Skeptics of human-caused climate change unremittingly contend that the science is inconclusive and the debate still is unsettled. The U.S. military, on the other hand, entertains no such doubts.
As far back as 2003, during the first term of the Bush/Cheney Administration, a specially commissioned Pentagon report titled "An Abrupt Climate Change Scenario and the Implications for United States Security" warned that rapid climate change could "potentially de-stabilize the geo-political environment, leading to skirmishes, battles and even war" over scarce food, water and energy supplies. The threat of climate change, the report went on to state, needed to "be elevated beyond a scientific debate to a U.S. national security concern."
By the time the Defense Department's Center for Naval Analyses released its landmark 2007 report, "National Security and the Threat of Climate Change," the Bush/Cheney Administration had officially acknowledged the reality of global warming — although it continued to question whether humans were the cause. The 11-member Military Advisory Board of retired three-star and four-star admirals and generals who headed up the Center's study, however, unanimously accepted the scientific consensus on human-caused climate change, concluding that "the evidence is sufficiently compelling and the consequences sufficiently grave" to warrant the military's urgent attention.
The MAB asserted that climate change acts as a "threat multiplier for instability in some of the most volatile regions of the world." In response, the MAB proposed a number of recommendations, including that
· The national security consequences of climate change should be fully integrated into national security and national defense strategies;
· The United States should commit to a stronger national and international role to help stabilize climate changes at levels that will avoid significant disruption to global security and stability;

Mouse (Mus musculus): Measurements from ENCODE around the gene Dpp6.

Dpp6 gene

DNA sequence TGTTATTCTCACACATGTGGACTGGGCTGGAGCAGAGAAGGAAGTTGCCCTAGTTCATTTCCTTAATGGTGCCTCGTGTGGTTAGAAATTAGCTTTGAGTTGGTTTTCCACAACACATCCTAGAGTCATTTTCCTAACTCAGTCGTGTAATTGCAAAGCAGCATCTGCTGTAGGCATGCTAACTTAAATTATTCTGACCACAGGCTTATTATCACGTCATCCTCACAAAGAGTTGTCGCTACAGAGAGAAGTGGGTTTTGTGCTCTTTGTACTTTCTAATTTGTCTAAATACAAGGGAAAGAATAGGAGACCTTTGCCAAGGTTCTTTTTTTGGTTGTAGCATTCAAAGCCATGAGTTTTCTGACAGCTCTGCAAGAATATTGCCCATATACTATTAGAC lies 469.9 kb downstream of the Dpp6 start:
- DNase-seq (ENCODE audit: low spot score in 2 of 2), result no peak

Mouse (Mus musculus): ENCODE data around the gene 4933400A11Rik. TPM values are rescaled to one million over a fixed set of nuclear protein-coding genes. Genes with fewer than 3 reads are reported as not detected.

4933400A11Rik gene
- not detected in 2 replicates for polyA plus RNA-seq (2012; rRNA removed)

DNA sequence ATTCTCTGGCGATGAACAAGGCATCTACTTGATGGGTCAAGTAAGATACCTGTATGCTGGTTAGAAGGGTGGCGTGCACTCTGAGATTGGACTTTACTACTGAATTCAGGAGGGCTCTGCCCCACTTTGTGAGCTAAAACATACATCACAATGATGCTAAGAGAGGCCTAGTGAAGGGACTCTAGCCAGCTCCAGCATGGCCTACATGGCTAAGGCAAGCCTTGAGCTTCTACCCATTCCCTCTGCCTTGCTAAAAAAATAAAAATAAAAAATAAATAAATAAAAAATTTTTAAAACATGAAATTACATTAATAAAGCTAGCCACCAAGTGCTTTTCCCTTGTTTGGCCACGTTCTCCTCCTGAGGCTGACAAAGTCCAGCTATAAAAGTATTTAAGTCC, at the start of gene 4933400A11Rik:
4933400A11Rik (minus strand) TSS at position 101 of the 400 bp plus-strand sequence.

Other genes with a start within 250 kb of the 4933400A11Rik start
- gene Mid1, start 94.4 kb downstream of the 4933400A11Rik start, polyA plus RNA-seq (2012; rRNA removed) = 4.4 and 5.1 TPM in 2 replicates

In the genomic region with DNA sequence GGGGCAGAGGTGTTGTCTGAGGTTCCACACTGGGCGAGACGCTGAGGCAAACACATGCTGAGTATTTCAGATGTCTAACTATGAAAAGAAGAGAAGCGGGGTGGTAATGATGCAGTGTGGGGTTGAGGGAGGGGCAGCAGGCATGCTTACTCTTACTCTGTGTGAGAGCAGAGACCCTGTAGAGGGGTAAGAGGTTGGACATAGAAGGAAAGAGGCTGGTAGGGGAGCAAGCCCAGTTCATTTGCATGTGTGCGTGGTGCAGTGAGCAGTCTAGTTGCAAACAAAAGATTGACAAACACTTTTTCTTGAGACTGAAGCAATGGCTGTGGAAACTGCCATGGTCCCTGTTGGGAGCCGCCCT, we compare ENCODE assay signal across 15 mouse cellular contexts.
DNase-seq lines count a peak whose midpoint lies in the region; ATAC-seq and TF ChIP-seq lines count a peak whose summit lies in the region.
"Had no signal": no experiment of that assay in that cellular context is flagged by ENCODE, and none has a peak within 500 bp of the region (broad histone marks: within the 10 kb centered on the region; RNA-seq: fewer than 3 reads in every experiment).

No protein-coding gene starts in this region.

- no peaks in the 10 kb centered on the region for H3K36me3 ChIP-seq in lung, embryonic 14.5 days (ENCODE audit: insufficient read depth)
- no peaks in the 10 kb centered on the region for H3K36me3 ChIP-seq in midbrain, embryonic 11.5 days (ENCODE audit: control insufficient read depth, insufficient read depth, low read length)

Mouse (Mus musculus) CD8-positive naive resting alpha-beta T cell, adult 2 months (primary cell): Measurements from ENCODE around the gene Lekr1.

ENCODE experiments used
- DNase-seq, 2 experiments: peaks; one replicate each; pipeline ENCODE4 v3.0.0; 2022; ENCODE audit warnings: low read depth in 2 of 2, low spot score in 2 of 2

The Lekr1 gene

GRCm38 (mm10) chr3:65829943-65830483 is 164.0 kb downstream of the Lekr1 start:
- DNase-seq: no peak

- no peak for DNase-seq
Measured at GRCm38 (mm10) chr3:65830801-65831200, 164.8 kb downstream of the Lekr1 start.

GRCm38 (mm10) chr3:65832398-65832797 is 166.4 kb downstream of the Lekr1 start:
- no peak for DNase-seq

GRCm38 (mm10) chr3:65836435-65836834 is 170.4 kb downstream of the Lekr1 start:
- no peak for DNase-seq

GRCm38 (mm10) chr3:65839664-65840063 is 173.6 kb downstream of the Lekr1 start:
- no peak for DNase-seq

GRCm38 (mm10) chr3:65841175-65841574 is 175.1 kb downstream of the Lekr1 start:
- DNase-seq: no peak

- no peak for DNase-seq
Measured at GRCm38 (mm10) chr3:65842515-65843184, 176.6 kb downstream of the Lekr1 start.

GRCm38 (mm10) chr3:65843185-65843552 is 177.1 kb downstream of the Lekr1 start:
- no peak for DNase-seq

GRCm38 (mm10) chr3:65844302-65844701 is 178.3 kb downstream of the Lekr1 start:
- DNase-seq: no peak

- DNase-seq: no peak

· The United States should commit to global partnerships that help less-developed nations build the capacity and resiliency to better manage climate impacts.
The report also called upon the Pentagon to adopt its own energy efficiency measures.
Every four years, the Department of Defense issues a congressionally mandated "Quadrennial Defense Review" framing the Pentagon's strategic choices and establishing priorities to determine appropriate resource investments. In February 2010, for the first time, climate change was formally designated in the QDR as a "National Security Threat."
Climate-related changes, from increases in heavy downpours and rises in temperature and sea levels to rapidly retreating glaciers, thawing permafrost and earlier snowmelt "are already being observed in every region of the world, including the United States and its coastal waters," the QDR notes. It warns that "climate change will contribute to food and water scarcity, will increase the spread of disease, and may spur or exacerbate mass migration. While climate change alone does not cause conflict, it may act as an accelerant of instability and conflict ..."
The 2010 QDR also addresses the fact the Defense Department is itself the world's largest consumer of fossil fuels and, correspondingly, the greatest emitter of greenhouse gases. In the review, the Pentagon pledges to dramatically reduce its own carbon footprint through increased energy efficiency and major investments in renewable energy.
The Republican Party for decades has styled itself as the party of national defense and military strength. Yet debunking the international scientific consensus on climate change has become a veritable article of faith among Republican candidates and officeholders. That position puts the GOP squarely at odds with the military establishment, which has unequivocally accepted the scientific conclusions of the 97 percent of the world's climatologists who actually conduct research on climate and publish in journals reviewed by their peers.
This past November, the Pentagon's Defense Science Board released its own study, "Trends and Implications of Climate Change for National and International Security." The study asserts that "climate impacts are observable, measurable, real, and having near and long-term consequences." Failure to anticipate and mitigate these changes, the report argues, "increases the threat of more failed states with the instabilities and potential for conflict inherent in such failures."
Climate change, the Defense Science Board warns bluntly, already is occurring and is destined only to grow as a security concern for the United States. And the longer we (and the GOP's skeptics and deniers) delay acting, the worse it will be for all of us, everywhere.